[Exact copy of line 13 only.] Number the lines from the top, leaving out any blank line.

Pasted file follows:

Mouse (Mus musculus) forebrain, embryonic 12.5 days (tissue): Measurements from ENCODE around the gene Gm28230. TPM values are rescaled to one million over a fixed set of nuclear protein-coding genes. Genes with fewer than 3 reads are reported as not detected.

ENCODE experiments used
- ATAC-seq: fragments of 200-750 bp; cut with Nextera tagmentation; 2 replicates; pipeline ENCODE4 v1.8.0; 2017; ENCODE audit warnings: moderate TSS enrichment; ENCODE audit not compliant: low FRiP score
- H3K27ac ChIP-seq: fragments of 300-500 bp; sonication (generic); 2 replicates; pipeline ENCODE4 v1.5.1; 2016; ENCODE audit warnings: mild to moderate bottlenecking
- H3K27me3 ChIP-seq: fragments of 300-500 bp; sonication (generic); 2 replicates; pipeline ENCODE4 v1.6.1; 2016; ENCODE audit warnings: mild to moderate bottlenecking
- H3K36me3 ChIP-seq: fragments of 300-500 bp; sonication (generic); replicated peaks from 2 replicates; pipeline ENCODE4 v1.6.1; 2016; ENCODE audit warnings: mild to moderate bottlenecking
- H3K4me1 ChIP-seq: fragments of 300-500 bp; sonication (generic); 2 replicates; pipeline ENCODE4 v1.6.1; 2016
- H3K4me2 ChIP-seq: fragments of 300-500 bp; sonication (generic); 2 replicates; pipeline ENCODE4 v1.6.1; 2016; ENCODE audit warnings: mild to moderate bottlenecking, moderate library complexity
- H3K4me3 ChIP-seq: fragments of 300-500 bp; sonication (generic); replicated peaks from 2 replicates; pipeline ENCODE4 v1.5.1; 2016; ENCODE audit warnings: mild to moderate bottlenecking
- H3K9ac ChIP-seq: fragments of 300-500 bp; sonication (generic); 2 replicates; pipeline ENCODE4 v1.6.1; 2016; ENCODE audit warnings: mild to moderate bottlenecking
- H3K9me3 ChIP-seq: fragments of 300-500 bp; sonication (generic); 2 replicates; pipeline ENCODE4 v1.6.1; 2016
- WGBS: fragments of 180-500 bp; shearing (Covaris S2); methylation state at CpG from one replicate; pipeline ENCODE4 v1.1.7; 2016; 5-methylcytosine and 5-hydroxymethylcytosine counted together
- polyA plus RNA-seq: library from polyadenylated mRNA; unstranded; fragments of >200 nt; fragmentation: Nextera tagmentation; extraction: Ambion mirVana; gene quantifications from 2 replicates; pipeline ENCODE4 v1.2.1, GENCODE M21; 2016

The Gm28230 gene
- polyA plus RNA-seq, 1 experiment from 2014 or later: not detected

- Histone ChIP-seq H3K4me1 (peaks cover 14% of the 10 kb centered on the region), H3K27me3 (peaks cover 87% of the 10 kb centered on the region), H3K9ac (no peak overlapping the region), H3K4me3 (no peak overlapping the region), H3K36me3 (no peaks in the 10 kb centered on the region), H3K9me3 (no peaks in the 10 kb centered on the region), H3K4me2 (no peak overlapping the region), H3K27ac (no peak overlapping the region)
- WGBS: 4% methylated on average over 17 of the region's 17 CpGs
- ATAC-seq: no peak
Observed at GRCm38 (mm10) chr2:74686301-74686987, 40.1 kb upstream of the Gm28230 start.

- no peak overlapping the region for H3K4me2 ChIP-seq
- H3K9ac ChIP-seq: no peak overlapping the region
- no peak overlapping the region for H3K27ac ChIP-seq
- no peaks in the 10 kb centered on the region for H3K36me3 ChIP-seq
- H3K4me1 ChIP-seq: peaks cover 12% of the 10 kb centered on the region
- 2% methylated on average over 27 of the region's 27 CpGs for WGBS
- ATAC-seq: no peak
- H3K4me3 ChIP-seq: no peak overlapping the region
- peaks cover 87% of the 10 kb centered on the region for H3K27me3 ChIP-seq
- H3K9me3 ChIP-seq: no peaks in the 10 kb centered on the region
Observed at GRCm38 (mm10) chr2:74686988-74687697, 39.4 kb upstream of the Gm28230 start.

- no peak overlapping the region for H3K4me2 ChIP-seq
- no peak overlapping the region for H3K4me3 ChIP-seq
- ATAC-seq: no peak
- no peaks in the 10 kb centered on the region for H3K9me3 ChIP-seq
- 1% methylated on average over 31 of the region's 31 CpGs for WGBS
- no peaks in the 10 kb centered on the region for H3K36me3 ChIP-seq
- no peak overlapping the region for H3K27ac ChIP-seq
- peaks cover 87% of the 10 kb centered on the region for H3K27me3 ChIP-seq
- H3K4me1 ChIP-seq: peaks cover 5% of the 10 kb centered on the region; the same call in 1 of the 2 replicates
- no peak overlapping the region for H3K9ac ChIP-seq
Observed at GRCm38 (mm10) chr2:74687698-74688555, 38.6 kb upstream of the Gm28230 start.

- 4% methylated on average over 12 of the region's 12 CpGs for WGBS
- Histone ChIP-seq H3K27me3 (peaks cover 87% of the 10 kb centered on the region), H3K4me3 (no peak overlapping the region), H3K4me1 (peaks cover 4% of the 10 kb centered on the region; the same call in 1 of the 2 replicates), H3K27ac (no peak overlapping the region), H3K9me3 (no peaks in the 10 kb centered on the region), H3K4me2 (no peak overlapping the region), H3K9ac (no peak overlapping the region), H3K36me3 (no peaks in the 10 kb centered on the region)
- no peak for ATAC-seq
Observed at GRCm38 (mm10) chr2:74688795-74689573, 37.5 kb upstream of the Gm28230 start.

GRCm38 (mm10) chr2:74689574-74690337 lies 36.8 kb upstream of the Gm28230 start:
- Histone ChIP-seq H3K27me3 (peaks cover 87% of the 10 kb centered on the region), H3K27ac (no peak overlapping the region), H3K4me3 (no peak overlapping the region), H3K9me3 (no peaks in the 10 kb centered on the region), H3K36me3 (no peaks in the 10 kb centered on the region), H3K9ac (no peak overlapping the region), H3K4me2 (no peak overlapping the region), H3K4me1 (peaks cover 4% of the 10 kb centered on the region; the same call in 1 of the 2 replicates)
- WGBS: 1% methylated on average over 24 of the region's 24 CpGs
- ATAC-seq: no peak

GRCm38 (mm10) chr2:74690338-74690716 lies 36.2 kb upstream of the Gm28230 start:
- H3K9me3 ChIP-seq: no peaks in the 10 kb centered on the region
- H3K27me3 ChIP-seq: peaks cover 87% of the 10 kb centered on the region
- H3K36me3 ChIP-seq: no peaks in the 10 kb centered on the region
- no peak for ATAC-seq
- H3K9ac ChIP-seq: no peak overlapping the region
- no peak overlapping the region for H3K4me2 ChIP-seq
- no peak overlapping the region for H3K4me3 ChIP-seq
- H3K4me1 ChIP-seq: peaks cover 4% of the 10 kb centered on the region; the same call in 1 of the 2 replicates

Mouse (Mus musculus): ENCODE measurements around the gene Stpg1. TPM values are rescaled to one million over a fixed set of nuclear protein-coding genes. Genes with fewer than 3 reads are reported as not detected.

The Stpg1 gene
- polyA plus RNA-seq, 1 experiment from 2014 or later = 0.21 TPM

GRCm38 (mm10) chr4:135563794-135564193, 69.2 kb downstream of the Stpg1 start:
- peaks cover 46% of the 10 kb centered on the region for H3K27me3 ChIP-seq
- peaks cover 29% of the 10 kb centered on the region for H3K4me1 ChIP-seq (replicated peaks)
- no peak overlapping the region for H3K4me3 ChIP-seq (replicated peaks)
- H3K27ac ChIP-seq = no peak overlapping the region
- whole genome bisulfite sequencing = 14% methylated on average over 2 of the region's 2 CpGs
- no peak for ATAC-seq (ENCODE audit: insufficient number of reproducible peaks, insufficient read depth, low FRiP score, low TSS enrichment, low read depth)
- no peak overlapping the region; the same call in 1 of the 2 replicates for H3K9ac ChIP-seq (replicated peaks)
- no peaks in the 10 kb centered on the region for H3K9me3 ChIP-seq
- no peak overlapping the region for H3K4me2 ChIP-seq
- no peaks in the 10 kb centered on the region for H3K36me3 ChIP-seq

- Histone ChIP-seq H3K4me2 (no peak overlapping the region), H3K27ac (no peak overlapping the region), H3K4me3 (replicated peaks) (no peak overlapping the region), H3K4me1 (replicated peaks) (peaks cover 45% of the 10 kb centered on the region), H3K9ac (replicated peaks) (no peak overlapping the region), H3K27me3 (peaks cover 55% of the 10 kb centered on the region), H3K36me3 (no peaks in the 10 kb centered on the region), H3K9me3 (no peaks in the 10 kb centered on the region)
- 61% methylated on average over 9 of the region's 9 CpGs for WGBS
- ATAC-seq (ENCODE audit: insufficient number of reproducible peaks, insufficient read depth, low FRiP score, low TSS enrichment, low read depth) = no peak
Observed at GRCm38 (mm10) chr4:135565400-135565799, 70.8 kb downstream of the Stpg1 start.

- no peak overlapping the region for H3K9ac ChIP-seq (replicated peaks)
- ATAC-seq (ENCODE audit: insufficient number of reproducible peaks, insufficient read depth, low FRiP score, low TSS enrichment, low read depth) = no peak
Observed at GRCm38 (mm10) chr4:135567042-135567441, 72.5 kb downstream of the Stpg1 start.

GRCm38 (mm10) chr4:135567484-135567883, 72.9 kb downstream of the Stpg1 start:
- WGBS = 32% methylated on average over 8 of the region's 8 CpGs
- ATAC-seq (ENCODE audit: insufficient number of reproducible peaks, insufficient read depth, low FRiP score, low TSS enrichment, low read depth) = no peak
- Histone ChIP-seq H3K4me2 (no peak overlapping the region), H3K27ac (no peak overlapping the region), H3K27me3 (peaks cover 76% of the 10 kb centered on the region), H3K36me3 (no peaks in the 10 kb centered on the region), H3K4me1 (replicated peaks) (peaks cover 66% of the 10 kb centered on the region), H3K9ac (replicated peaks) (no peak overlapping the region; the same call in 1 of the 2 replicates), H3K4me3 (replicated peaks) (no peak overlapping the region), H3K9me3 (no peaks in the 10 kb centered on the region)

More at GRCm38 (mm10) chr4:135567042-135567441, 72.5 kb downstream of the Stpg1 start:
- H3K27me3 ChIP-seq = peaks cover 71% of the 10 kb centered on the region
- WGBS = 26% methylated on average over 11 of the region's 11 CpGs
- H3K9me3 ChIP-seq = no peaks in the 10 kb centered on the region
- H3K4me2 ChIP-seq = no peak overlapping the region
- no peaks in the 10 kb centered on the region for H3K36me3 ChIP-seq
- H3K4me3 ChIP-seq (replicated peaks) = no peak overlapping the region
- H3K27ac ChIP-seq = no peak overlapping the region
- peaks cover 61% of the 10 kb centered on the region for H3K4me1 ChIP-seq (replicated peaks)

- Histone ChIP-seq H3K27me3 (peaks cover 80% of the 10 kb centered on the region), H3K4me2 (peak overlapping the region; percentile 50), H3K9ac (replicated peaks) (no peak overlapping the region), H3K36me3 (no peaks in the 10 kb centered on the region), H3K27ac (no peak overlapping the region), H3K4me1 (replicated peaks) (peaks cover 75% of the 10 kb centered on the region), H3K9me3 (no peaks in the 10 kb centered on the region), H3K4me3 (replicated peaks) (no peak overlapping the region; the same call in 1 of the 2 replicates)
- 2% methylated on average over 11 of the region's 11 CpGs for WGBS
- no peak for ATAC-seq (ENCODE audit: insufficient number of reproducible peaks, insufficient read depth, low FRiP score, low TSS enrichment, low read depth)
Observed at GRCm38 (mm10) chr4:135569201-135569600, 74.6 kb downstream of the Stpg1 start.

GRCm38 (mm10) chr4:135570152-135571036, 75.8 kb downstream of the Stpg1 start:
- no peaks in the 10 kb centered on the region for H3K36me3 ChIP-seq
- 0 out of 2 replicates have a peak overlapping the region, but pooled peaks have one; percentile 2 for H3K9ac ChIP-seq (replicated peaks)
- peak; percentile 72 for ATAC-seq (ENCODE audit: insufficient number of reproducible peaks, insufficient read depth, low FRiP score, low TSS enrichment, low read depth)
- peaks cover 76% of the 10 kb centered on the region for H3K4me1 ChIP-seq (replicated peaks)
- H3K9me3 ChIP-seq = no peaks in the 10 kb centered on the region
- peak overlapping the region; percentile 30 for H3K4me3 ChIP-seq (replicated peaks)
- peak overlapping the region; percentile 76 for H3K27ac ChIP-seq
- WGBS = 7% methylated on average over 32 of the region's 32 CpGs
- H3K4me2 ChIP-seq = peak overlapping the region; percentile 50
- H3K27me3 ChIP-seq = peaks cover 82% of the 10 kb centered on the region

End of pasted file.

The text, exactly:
- polyA plus RNA-seq: library from polyadenylated mRNA; unstranded; fragments of >200 nt; fragmentation: Nextera tagmentation; extraction: Ambion mirVana; gene quantifications from 2 replicates; pipeline ENCODE4 v1.2.1, GENCODE M21; 2016